Central heating (including boilers) doesn't use much electricity, usually less than 3Amps, and some people have the boiler supply on a plug and socket so they can put a stand-by batter-powered inverter on during a power cut. You mustn't use a petrol generator indoors.

cozietoesie Wed 11-Nov-15 13:02:10

...with undesirable effects...

That sounds like an understatement and a half! grin

Katymac Wed 11-Nov-15 13:57:17

Thanks everyone

some people have the boiler supply on a plug and socket so they can put a stand-by batter-powered inverter on during a power cut

Can you explain that a bit more?

PigletJohn Wed 11-Nov-15 16:41:38

boilers are most often connected to the electricity with a Fused Connection Unit

But (slightly less neatly) can be done just as well with a plug and socket

A 3Amp fuse in the plug is pretty sure to be correct.

In the event of a power cut you can take the plug out of the wall socket and put it into the battery-powered inverter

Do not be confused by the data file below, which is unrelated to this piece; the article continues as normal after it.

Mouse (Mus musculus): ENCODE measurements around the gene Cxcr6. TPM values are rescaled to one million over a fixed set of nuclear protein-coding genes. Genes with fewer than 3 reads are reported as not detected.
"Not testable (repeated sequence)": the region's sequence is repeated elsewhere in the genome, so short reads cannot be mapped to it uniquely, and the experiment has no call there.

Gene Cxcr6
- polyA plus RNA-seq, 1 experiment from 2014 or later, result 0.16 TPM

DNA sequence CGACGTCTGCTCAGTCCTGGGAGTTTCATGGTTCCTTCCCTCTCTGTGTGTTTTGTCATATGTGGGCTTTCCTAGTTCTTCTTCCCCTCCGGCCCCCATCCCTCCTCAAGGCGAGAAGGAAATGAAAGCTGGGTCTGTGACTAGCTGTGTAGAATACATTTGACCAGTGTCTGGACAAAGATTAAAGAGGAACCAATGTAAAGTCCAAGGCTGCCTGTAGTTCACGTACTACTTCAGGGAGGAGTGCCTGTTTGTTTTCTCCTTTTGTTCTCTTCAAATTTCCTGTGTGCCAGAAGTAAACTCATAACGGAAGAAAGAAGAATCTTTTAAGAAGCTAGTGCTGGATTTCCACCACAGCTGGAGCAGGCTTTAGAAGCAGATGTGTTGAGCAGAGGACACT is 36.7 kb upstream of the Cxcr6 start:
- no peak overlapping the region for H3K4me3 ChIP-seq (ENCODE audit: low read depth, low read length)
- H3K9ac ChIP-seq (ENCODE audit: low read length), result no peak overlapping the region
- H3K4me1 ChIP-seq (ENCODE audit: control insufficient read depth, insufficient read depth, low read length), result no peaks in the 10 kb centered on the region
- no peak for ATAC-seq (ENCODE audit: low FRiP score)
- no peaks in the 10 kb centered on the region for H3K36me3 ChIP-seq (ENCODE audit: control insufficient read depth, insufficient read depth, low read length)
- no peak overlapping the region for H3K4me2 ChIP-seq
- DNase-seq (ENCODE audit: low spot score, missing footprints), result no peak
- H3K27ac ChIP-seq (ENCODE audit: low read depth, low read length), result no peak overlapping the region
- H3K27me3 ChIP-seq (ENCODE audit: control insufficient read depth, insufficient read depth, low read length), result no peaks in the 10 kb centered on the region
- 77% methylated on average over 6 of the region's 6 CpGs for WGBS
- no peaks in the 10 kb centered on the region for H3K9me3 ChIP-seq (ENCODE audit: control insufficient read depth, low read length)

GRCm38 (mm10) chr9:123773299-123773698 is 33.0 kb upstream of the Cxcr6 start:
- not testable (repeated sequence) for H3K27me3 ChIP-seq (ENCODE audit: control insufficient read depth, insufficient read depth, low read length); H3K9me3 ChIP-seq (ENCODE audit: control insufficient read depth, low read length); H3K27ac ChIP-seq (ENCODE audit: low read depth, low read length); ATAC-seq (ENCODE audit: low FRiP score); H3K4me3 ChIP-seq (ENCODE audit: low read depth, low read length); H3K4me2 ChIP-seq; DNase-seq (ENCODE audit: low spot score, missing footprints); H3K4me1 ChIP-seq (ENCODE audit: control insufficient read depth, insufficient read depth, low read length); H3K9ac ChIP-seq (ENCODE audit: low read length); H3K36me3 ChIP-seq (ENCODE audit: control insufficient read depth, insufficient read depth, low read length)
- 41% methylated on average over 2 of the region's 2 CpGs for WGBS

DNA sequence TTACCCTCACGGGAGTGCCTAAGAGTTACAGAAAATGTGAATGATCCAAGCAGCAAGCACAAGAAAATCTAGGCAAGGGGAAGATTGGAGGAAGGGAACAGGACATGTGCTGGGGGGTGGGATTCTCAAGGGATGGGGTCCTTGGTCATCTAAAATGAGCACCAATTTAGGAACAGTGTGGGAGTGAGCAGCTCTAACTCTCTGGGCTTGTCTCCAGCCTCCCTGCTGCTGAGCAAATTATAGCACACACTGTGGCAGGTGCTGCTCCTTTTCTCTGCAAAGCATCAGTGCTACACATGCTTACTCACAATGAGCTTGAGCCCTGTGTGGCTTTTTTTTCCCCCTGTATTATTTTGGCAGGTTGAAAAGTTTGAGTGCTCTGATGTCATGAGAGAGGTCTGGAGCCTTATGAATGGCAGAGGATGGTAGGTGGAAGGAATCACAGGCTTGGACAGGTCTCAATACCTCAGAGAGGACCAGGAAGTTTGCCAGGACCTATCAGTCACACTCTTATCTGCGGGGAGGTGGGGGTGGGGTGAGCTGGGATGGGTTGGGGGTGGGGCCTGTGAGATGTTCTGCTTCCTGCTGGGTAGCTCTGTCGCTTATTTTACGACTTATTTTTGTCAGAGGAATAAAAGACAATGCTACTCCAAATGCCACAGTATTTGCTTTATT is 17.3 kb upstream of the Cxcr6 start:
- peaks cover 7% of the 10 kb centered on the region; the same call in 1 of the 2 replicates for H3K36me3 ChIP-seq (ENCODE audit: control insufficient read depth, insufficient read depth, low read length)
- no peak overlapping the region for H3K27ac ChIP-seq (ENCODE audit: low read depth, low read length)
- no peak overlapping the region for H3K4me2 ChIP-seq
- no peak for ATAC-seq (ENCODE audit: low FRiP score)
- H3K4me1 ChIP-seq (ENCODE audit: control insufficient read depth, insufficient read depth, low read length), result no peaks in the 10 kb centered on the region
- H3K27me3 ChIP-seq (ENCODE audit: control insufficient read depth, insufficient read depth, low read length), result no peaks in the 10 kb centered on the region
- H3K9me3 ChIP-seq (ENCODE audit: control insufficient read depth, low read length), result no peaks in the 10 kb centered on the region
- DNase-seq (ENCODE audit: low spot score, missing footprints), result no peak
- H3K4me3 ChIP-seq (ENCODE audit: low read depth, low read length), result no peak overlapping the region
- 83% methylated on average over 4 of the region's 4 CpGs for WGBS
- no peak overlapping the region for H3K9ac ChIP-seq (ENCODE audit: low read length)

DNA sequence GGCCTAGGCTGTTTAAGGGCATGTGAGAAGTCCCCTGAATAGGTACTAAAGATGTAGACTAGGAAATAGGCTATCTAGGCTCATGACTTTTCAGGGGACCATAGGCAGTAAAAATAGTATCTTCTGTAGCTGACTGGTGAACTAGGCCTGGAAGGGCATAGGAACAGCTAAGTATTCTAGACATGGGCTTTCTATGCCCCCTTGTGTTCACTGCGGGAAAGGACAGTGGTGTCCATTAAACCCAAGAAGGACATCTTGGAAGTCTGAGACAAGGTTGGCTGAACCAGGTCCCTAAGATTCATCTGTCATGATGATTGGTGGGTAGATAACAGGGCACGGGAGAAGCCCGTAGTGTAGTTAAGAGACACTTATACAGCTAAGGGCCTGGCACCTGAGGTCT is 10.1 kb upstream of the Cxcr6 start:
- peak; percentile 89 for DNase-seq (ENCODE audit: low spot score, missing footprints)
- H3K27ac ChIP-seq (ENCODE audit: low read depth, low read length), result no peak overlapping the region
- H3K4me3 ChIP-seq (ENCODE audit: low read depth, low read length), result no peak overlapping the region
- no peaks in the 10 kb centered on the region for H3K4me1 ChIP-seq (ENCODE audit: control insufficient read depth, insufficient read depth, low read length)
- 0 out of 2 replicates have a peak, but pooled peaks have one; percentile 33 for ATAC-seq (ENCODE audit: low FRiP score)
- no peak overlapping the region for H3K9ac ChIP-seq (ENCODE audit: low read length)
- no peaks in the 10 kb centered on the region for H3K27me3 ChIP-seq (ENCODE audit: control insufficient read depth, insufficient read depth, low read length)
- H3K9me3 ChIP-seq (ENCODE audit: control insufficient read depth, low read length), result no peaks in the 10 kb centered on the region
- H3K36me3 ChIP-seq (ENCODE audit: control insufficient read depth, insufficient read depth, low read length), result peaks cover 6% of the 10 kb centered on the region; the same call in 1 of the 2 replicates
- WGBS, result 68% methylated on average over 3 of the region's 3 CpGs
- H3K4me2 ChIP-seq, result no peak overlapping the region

Katymac Wed 11-Nov-15 17:18:13

That is the pump & there is a double socket in the airing cupboard so I guess the white cable is the power lead

So I think I know a man who can change it to a plug and I can plug it in

Any idea how much an inverter would cost> the prices on that page seem to veer from ridiculous to completely silly

I guess a car battery would do the job? or would I need something more substantial?

Katymac Wed 11-Nov-15 17:38:02

This is the pump

grumpyoldgitagain Wed 11-Nov-15 18:14:14

A car battery would work but a high amp leisure battery would last better

Invertors start at around £30 for a 150 watt model but you will need to know what the power requirements of the pump are to know what size invertor you need